Tuesday, June 22, 2010

Dharmasala, McLeod Ganj

After the intensity of the heat and the spiritual (and otherwise) experiences in Varanasi, we were ready for a break. We made our way to New Delhi where we set up for our next trip northward, this time on the western side of the country in the state of Himachal Pradesh. We had our sites on a different kind of spiritual capital: the place where the Dalai Lama lives and has established his government in exile and a center of Buddhist and Tibetan culture. Its also become somewhat of a mecca for Westerners who descend upon the place to study Buddhism, yoga, meditation, tantra, reiki, rebirthing, and generally chill out and drop out. The place is called Dharmasala and its about 400 km north of Dehli, at the very beginnings of the Himalayas. To get there involves a gut-wrenching, twisty-turney, 13 hour overnight beast of a bus ride with no shocks. We arrived in the morning, bleary eyed and still somewhat nauseous, to the town where the action is, McLeod Ganj, nestled at 7000 feet and set on a hillside of pine trees, looking up at some rocky, snowy peaks, reminiscent of a Colorado landscape. The weather was pleasant, a nice break from the heat of Delhi and Varanasi, and teeming with westerners seeking bliss, Punjabis on vacation, and Tibetans who now live and work there. Every other store is an internet café and we finally found the critical mass of wireless internet we have been looking for all over India. In the past 10 years, the town has grown too quickly and the narrow streets are teeming with auto-rickshaws, taxis and jeeps ferrying the Indian tourists around. Even still, the atmosphere is 1000 times more mellow than anywhere in lowland India. We found a nice guesthouse with a balcony and a Western toilet (a joy, let me tell you) and set to reading the signs plastered on every spare building surface that, not dissimilar to a college campus, advertise all the goings-on in town: where to get dreadlocks done, where to learn to play the tabla, where to watch documentaries on Tibet, where to find the best cappuccinos.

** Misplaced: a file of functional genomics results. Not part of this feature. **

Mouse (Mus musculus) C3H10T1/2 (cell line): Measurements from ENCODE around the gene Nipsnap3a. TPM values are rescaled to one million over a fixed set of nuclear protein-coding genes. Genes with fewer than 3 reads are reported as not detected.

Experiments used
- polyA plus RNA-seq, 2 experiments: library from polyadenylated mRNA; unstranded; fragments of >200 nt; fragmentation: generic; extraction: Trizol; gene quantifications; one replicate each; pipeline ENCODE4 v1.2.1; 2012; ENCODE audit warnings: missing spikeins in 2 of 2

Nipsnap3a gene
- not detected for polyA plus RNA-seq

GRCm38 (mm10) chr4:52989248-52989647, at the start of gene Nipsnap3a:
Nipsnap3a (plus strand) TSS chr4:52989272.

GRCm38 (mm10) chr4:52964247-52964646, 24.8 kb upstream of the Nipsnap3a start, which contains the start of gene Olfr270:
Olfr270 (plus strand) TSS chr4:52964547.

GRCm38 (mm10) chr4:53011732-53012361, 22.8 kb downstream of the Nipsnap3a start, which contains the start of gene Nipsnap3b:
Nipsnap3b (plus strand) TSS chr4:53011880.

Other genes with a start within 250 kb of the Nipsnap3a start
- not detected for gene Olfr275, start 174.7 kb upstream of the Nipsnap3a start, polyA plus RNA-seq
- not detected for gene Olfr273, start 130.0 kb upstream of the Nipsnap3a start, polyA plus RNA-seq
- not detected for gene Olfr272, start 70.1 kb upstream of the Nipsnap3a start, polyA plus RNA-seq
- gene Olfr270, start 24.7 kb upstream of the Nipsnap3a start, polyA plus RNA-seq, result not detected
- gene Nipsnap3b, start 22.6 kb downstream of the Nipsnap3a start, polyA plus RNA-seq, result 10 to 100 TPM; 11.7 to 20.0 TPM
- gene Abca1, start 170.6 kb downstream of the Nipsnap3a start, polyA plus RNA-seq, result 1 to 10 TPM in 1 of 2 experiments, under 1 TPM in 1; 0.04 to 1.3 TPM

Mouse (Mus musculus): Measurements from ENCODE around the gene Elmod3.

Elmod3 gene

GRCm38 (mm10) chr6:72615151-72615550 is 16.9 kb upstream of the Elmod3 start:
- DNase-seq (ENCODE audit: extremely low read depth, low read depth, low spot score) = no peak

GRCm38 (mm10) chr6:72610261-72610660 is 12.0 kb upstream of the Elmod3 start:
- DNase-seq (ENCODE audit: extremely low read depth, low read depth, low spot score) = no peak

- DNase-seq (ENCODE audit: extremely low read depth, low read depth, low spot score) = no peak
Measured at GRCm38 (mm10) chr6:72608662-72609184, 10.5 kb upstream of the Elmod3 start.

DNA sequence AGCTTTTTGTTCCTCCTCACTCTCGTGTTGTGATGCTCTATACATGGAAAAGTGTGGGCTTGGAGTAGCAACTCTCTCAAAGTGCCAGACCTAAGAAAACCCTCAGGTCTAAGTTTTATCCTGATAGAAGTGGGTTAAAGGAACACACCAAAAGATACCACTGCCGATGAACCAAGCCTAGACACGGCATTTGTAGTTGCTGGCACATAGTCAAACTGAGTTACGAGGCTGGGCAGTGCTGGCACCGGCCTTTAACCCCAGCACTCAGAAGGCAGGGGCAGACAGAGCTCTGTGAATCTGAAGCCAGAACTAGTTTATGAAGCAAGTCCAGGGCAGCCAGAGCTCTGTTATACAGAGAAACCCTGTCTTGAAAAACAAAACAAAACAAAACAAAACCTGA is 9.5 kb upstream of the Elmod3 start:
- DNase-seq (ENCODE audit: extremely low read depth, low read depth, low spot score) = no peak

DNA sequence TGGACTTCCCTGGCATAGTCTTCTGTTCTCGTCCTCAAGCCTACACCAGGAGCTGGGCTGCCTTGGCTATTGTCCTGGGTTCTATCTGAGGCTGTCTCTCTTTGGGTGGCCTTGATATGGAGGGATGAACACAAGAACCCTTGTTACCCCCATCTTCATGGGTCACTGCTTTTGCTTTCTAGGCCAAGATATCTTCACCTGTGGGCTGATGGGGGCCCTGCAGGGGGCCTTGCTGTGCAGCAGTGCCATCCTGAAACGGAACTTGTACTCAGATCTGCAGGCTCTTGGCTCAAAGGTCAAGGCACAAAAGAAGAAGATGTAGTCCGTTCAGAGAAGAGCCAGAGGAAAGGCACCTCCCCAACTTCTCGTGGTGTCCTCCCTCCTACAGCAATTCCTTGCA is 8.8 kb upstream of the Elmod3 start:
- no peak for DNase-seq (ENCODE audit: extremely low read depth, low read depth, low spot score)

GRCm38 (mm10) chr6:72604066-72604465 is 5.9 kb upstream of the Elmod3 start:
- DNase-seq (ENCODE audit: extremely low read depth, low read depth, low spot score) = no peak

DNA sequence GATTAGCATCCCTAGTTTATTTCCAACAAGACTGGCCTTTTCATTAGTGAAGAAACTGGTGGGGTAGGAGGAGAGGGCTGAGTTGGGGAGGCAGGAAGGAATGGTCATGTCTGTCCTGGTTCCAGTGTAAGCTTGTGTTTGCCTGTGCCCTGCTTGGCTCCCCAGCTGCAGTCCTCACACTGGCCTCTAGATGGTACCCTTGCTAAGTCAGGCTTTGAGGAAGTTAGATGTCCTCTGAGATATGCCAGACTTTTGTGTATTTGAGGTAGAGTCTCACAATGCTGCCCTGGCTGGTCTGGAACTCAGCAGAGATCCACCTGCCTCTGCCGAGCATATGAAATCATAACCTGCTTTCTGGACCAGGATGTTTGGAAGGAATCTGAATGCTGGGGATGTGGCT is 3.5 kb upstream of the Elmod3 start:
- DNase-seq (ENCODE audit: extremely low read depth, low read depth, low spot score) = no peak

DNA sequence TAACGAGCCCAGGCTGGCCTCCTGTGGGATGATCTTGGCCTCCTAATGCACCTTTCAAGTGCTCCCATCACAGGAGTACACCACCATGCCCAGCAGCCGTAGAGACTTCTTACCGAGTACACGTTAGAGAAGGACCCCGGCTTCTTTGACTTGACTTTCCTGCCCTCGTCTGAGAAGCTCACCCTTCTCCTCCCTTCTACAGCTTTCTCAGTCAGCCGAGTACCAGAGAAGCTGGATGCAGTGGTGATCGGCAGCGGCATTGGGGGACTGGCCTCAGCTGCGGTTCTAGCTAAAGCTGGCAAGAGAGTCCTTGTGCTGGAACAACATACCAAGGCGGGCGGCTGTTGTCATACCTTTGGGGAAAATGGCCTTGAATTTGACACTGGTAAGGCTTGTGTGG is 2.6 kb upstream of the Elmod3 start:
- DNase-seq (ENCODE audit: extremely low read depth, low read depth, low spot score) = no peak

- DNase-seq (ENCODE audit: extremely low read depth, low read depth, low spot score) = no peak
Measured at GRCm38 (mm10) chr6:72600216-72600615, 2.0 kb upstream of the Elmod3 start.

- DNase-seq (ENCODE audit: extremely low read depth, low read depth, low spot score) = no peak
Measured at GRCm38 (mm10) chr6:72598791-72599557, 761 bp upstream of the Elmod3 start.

We had heard that Dharmasala is known for being a place where you can sample some of the spiritual activities that make India famous. The town is home to 2 very well-known Buddhist meditation centers that offer 10-day intense, silent meditation retreats and it is a hub for people wanting their yoga teacher training certification. Its also surrounded by Buddhist monasteries and nunneries and, if you are lucky, you can attend free teachings by the Dalai Lama or one of the other prominent Buddhist lamas who live in the area. Unfortunately for us, His Holiness, as he is called, was on a retreat and not in town, so we didn’t get a chance to have an audience with him or get blessed by him or hear any teachings, but the classes abounded and so we signed up for a milder 2-day introduction to meditation course with the Tushita Meditation Center.

We spent 2 days sitting cross-legged on pillows, learning to quiet our minds and focus on a single point and ignore the pins and needles and frank pain in our knees and ankles and our racing thoughts. The class was led by an Aussie who was attempting to find happiness in an otherwise empty life through Buddhist philosophy and meditation and 85 people showed up for 2 days of learning the basics of meditation, drinking a lot of ginger-lemon tea, eating vegetarian food, and attempting silence during breaks from meditation. We learned that sitting for 10 hours at a time is hard, very hard, and calming the mind is even harder. About 20 people dropped out over the course of the 2 days, but we hung with it, and although I had some problems with falling asleep the first day, still recovering from the bus ride, and we both felt totally silly doing the walking meditation (picture 80 people pacing back and forth v-e-r-y slowly, focusing on each footfall), it was very interesting to get a little taste of what meditation is about and how much work it takes to maintain such a practice. It really requires being in a community where other people are doing the same thing, and Dharmasala is such a place, with streets crowded with monks and nuns with heads shaved and crimson and saffron robes, spinning meditation wheels as they walk, as well as Tibetan and westerners, lipping mantras as they thumb their prayer beads.